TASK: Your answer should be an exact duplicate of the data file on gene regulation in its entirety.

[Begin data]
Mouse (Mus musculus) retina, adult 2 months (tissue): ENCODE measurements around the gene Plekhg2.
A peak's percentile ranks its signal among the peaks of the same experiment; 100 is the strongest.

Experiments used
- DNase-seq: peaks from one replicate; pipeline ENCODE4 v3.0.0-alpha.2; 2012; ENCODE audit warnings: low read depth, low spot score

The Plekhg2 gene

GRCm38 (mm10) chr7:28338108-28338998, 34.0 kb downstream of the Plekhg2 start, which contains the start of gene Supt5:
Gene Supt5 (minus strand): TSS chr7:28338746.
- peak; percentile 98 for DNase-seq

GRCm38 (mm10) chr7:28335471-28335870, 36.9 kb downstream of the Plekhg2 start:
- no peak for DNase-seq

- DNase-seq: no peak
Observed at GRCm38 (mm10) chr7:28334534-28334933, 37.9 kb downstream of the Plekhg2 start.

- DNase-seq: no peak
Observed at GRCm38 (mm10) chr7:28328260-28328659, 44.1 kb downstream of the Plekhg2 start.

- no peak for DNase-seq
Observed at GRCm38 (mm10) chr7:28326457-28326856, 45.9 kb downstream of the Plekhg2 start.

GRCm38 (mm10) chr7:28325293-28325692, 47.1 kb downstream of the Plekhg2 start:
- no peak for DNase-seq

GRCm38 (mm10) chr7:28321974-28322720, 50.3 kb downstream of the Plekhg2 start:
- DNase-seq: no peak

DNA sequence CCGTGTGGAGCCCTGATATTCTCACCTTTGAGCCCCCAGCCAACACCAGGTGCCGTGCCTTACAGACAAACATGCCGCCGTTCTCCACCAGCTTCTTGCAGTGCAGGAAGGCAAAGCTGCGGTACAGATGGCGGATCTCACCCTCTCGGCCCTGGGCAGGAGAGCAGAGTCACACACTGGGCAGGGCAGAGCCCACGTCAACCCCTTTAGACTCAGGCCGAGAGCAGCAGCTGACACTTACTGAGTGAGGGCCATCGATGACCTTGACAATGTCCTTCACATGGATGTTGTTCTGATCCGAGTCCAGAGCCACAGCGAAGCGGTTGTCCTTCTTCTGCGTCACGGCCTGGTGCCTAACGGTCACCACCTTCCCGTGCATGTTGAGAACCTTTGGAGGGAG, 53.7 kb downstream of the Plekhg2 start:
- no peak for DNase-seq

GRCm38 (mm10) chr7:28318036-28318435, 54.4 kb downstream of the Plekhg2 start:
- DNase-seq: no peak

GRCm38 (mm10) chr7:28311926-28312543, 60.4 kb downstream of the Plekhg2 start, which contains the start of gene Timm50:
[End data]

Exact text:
Mouse (Mus musculus) retina, adult 2 months (tissue): ENCODE measurements around the gene Plekhg2.
A peak's percentile ranks its signal among the peaks of the same experiment; 100 is the strongest.

Experiments used
- DNase-seq: peaks from one replicate; pipeline ENCODE4 v3.0.0-alpha.2; 2012; ENCODE audit warnings: low read depth, low spot score

The Plekhg2 gene

GRCm38 (mm10) chr7:28338108-28338998, 34.0 kb downstream of the Plekhg2 start, which contains the start of gene Supt5:
Gene Supt5 (minus strand): TSS chr7:28338746.
- peak; percentile 98 for DNase-seq

GRCm38 (mm10) chr7:28335471-28335870, 36.9 kb downstream of the Plekhg2 start:
- no peak for DNase-seq

- DNase-seq: no peak
Observed at GRCm38 (mm10) chr7:28334534-28334933, 37.9 kb downstream of the Plekhg2 start.

- DNase-seq: no peak
Observed at GRCm38 (mm10) chr7:28328260-28328659, 44.1 kb downstream of the Plekhg2 start.

- no peak for DNase-seq
Observed at GRCm38 (mm10) chr7:28326457-28326856, 45.9 kb downstream of the Plekhg2 start.

GRCm38 (mm10) chr7:28325293-28325692, 47.1 kb downstream of the Plekhg2 start:
- no peak for DNase-seq

GRCm38 (mm10) chr7:28321974-28322720, 50.3 kb downstream of the Plekhg2 start:
- DNase-seq: no peak

DNA sequence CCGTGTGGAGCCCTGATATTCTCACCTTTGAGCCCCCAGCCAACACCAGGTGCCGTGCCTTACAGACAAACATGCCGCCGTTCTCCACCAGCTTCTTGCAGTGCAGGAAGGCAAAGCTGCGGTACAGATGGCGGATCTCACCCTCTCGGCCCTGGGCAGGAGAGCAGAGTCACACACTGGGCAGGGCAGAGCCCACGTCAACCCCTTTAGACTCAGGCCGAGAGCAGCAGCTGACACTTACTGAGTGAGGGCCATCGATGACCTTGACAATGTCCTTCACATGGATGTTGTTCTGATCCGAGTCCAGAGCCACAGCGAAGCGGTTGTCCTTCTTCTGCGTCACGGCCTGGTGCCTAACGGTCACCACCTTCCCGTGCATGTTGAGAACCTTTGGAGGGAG, 53.7 kb downstream of the Plekhg2 start:
- no peak for DNase-seq

GRCm38 (mm10) chr7:28318036-28318435, 54.4 kb downstream of the Plekhg2 start:
- DNase-seq: no peak

GRCm38 (mm10) chr7:28311926-28312543, 60.4 kb downstream of the Plekhg2 start, which contains the start of gene Timm50: